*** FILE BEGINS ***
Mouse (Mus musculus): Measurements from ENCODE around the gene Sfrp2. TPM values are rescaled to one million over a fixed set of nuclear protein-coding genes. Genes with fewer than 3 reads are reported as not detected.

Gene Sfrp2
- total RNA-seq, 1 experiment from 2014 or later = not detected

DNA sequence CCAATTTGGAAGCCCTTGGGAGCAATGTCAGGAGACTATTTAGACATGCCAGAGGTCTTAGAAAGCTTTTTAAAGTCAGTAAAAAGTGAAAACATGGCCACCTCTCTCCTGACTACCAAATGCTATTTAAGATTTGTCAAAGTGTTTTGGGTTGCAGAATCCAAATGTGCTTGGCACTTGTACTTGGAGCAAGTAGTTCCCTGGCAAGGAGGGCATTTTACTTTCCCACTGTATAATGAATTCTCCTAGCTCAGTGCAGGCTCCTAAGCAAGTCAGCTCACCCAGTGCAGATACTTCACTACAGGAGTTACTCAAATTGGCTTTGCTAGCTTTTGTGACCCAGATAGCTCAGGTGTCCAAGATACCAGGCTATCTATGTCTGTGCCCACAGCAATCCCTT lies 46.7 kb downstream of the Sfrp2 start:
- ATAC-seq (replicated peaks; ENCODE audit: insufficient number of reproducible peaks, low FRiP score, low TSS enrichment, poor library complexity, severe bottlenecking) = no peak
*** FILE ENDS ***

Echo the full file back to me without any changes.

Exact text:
Mouse (Mus musculus): Measurements from ENCODE around the gene Sfrp2. TPM values are rescaled to one million over a fixed set of nuclear protein-coding genes. Genes with fewer than 3 reads are reported as not detected.

Gene Sfrp2
- total RNA-seq, 1 experiment from 2014 or later = not detected

DNA sequence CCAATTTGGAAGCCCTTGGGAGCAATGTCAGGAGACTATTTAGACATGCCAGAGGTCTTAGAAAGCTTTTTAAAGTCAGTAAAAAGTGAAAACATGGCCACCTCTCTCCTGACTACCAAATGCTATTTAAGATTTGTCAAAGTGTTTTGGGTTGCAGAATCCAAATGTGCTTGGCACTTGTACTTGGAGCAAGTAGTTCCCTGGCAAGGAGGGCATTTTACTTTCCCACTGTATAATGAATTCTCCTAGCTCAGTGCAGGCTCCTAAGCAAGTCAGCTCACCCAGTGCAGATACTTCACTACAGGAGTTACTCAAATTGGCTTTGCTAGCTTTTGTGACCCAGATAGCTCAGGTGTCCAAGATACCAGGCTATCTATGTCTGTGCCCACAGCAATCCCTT lies 46.7 kb downstream of the Sfrp2 start:
- ATAC-seq (replicated peaks; ENCODE audit: insufficient number of reproducible peaks, low FRiP score, low TSS enrichment, poor library complexity, severe bottlenecking) = no peak